This one also goes over the head and has both a front and a back clip. The back clip is on a Martingale style loop and the front clip is normal. It comes with a leash that clips to both the front and back. When attached to both the leash is about 3 ½ feet long.
So far this has been the best harness for Luna’s pulling. She still pulls but it is not as noticeable. If she pulls really hard she ends up standing up more than pulling me forward. All three of my kids also prefer walking her with this harness over either of the other two we have tried.
We did have to make one change to this harness for it to work well for Luna. Being a large German Shepherd, she is so long that I kept tripping on her back end. This caused her to start pulling to give herself more space.
I decided to try swapping out the leash to see if that helped. After switching to two 6 foot leashes (putting a knot in one to make them almost the same length) the pulling decreased again.
This harness is also designed to grow with you as your dog learns to walk nicely. You use both clips when they pull the most and then once they walk nicely you can go to using only one clip. Either the back, Martingale style clip or the front clip.
Besides using a no-pull harness or head halter, there are other things that can be done to stop leash pulling.
Other Ways to Stop Leash Pulling
One of the biggest things to do is to stop accidentally reinforcing the behavior. If I allow Luna to pull until she gets to what she wants to sniff, I’ve just reinforced the behavior.
It doesn’t matter that she didn’t get there any faster. She got there, and she will think that pulling helped get her there.
To stop this there are two options
Option one: just stop walking. Dog pulls, you stop. Once the leash is loose, start walking forward again.
Option two: turn around and walk the other way. Keep walking that way until your dog pulls. Then turn around and walk the other way again.
Both can be very annoying if you are trying to get a good distance walk in. Eventually, your dog should figure it out. Unless they are like Luna. She thinks if I stop she needs to sit.
Now when I stop she sits. As soon as I start walking again, she starts pulling again. And we repeat that all the way around the block. It started because she would pull when she saw someone.
The easiest way for me to get her to stop was to put her in a sit. I would keep her sitting until the person she saw was gone. Now she sits every time I stop when she’s pulling. We’re working on this, and with the weather finally getting nicer, we will work on it more.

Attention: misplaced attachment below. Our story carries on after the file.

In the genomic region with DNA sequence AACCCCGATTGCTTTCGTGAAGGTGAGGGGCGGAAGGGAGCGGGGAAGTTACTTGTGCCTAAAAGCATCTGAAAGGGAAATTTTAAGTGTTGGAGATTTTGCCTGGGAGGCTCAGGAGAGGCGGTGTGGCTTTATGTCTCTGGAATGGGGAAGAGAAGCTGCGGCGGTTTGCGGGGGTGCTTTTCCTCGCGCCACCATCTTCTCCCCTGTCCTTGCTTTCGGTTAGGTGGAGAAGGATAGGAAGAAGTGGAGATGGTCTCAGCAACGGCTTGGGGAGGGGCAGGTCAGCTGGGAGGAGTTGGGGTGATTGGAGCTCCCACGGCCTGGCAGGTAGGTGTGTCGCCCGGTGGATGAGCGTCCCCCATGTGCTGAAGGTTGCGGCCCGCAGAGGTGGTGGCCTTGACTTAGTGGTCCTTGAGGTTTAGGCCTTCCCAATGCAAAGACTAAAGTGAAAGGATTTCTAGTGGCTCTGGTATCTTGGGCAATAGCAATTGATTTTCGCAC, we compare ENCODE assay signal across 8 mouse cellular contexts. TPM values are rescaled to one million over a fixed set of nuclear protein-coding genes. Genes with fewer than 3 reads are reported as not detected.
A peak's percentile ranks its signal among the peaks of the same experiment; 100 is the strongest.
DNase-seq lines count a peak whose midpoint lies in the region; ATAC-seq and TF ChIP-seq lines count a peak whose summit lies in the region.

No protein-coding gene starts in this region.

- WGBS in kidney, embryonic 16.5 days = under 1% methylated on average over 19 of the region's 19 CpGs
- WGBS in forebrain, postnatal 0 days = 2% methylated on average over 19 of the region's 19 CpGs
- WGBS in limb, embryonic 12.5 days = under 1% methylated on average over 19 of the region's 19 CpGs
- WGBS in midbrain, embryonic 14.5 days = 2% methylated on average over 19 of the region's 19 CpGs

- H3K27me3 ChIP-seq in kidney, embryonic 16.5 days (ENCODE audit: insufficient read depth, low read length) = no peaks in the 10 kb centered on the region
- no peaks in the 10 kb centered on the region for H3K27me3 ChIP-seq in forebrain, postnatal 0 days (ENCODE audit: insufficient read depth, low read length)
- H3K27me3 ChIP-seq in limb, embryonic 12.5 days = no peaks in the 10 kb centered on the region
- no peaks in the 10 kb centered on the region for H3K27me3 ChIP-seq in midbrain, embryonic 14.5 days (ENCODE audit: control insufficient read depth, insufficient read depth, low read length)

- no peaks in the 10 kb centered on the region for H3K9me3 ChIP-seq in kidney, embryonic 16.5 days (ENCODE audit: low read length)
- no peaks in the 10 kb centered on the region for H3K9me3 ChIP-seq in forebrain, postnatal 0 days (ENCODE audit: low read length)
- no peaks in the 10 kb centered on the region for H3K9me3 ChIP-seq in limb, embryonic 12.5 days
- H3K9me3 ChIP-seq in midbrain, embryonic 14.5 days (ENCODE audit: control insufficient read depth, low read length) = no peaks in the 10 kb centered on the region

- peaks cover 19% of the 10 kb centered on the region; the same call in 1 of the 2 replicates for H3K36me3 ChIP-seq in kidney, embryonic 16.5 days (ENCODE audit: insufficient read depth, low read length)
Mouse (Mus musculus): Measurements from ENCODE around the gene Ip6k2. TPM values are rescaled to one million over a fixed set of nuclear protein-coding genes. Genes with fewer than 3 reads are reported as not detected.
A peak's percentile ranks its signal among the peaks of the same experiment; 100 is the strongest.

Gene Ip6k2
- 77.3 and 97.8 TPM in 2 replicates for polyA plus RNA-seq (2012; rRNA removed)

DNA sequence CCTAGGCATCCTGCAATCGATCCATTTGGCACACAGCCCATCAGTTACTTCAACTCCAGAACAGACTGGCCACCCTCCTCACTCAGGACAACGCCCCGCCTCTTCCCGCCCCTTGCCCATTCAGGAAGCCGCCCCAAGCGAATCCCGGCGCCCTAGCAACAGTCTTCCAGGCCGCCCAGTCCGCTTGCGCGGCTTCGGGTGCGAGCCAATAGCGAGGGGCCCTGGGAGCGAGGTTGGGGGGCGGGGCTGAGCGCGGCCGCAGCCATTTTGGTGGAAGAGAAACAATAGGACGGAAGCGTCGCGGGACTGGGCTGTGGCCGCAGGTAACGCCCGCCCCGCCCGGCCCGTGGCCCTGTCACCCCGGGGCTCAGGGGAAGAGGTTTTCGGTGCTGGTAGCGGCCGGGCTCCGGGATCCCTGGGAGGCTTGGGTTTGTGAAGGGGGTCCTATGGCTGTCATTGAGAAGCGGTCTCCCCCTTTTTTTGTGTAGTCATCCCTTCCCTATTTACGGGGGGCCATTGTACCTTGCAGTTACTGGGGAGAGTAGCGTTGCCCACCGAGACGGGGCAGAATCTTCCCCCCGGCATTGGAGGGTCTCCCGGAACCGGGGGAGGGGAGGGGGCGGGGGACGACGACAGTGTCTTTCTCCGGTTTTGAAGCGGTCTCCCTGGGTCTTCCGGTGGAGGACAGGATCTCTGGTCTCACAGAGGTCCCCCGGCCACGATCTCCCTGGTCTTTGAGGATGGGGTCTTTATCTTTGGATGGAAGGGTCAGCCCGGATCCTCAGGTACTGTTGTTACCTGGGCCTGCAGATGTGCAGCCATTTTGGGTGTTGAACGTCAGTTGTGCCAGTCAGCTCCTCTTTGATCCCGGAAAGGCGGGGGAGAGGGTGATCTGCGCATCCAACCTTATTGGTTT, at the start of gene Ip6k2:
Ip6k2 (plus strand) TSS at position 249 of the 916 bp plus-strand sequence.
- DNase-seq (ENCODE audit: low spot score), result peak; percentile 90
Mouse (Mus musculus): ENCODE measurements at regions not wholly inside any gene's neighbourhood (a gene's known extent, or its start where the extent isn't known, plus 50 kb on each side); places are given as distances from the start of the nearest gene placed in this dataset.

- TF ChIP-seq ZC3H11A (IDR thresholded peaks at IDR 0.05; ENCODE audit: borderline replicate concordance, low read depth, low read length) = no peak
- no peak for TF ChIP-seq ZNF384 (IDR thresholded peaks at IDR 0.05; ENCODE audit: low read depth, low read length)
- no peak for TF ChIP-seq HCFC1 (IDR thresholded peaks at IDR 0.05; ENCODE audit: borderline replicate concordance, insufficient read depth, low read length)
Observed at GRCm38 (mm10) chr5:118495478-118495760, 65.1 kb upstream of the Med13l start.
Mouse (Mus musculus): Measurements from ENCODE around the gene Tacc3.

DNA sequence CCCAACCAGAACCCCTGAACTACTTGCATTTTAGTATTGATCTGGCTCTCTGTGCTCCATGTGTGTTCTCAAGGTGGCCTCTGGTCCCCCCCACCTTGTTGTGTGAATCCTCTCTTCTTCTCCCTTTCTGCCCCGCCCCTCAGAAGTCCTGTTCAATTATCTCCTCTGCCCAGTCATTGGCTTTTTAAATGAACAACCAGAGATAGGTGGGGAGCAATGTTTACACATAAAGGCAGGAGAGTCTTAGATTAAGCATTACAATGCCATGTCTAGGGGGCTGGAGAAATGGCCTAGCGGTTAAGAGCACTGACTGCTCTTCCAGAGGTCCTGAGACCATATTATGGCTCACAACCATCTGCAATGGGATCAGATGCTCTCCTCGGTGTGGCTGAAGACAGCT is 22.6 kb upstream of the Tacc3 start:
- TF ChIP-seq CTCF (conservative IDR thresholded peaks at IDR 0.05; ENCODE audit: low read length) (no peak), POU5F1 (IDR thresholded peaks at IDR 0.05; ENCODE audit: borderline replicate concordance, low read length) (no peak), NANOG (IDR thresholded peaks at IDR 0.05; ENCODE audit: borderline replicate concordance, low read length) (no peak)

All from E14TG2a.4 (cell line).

Reward Good Behavior
When your dog does walk nicely reward them. Give treats and praise. Rewarding the good behavior will encourage your dog to do it more often. Eventually, your dog should walk nicely all, or at least most, of the time.
This is one of the most important things to do. Always be consistent, otherwise, your dog will not know what to do. If you let them pull sometimes, but not others, they won’t learn that they shouldn’t pull.
This one is probably my biggest problem. Sometimes I’m in a rush. Luna needs a walk and I need it done quick. A quick walk does not happen if I’m constantly stopping because she’s pulling.
Also, not all of my kids are on the same page with it. Sometimes they will stop when she pulls, but not always. Usually, they just want to get the walk done with, so they don’t even bother.
I’ve watched them look like they are being dragged instead of trying to get her to stop. As they are home more than I am, they need to be able to get her to walk properly as well.
And dogs are smart. Luna walks better for those of us that have been working on proper leash walking than those that never try. She knows what each person expects of her and acts accordingly.
Finally, training is the best way to get your dog to stop pulling. This can either be a class offered locally, a private trainer, or videos on You-tube. The private trainer may help the most if you find a good trainer, but you will pay the most for it.
I prefer to use Youtube videos. One of my favorite trainers is Zak George, you can read my review of his book here. He has a ton of videos on a large variety of dog behaviors. Just search his name on Youtube or search the behavior you are wanting to change. There are a ton of videos and they are free.
Whatever you decide to do, stopping this behavior is the best for both you and your dog. The bigger the dog the more noticeable the problems, but it isn’t good for any dog to pull.
What have you tried to get your dog to stop pulling?